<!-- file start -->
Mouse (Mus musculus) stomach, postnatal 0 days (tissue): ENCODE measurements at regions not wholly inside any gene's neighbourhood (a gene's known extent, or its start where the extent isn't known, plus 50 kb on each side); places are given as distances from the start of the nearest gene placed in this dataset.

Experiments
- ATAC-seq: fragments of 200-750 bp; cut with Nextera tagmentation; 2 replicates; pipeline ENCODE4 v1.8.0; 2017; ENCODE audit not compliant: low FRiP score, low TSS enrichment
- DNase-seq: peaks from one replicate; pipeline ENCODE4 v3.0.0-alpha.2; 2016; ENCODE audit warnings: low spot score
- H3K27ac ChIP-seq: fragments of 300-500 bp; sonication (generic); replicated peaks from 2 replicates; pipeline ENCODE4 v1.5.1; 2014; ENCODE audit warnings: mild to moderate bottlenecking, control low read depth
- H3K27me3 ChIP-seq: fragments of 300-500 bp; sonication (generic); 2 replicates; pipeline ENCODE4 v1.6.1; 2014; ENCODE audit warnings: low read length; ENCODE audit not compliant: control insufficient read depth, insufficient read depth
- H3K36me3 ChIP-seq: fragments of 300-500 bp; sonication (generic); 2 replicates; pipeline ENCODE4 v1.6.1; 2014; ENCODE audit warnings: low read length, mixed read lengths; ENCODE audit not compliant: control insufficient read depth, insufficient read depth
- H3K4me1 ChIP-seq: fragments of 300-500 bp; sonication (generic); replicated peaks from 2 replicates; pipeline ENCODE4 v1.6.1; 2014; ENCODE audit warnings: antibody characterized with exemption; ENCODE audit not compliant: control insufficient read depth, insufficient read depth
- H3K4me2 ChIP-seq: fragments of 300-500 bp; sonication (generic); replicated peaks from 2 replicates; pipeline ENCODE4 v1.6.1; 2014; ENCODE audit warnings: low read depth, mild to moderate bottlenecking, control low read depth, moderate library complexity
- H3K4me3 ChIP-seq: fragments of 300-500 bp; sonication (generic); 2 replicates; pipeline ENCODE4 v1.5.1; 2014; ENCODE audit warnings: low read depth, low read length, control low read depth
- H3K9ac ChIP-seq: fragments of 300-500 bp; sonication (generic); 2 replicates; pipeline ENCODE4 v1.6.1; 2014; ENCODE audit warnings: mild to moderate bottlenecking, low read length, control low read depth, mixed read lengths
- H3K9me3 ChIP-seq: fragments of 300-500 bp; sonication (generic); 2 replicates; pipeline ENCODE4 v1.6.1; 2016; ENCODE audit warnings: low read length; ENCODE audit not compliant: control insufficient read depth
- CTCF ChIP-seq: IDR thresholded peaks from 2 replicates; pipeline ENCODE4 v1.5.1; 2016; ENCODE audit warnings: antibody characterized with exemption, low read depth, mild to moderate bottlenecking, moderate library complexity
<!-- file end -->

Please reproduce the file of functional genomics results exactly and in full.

Mouse (Mus musculus) stomach, postnatal 0 days (tissue): ENCODE measurements at regions not wholly inside any gene's neighbourhood (a gene's known extent, or its start where the extent isn't known, plus 50 kb on each side); places are given as distances from the start of the nearest gene placed in this dataset.

Experiments
- ATAC-seq: fragments of 200-750 bp; cut with Nextera tagmentation; 2 replicates; pipeline ENCODE4 v1.8.0; 2017; ENCODE audit not compliant: low FRiP score, low TSS enrichment
- DNase-seq: peaks from one replicate; pipeline ENCODE4 v3.0.0-alpha.2; 2016; ENCODE audit warnings: low spot score
- H3K27ac ChIP-seq: fragments of 300-500 bp; sonication (generic); replicated peaks from 2 replicates; pipeline ENCODE4 v1.5.1; 2014; ENCODE audit warnings: mild to moderate bottlenecking, control low read depth
- H3K27me3 ChIP-seq: fragments of 300-500 bp; sonication (generic); 2 replicates; pipeline ENCODE4 v1.6.1; 2014; ENCODE audit warnings: low read length; ENCODE audit not compliant: control insufficient read depth, insufficient read depth
- H3K36me3 ChIP-seq: fragments of 300-500 bp; sonication (generic); 2 replicates; pipeline ENCODE4 v1.6.1; 2014; ENCODE audit warnings: low read length, mixed read lengths; ENCODE audit not compliant: control insufficient read depth, insufficient read depth
- H3K4me1 ChIP-seq: fragments of 300-500 bp; sonication (generic); replicated peaks from 2 replicates; pipeline ENCODE4 v1.6.1; 2014; ENCODE audit warnings: antibody characterized with exemption; ENCODE audit not compliant: control insufficient read depth, insufficient read depth
- H3K4me2 ChIP-seq: fragments of 300-500 bp; sonication (generic); replicated peaks from 2 replicates; pipeline ENCODE4 v1.6.1; 2014; ENCODE audit warnings: low read depth, mild to moderate bottlenecking, control low read depth, moderate library complexity
- H3K4me3 ChIP-seq: fragments of 300-500 bp; sonication (generic); 2 replicates; pipeline ENCODE4 v1.5.1; 2014; ENCODE audit warnings: low read depth, low read length, control low read depth
- H3K9ac ChIP-seq: fragments of 300-500 bp; sonication (generic); 2 replicates; pipeline ENCODE4 v1.6.1; 2014; ENCODE audit warnings: mild to moderate bottlenecking, low read length, control low read depth, mixed read lengths
- H3K9me3 ChIP-seq: fragments of 300-500 bp; sonication (generic); 2 replicates; pipeline ENCODE4 v1.6.1; 2016; ENCODE audit warnings: low read length; ENCODE audit not compliant: control insufficient read depth
- CTCF ChIP-seq: IDR thresholded peaks from 2 replicates; pipeline ENCODE4 v1.5.1; 2016; ENCODE audit warnings: antibody characterized with exemption, low read depth, mild to moderate bottlenecking, moderate library complexity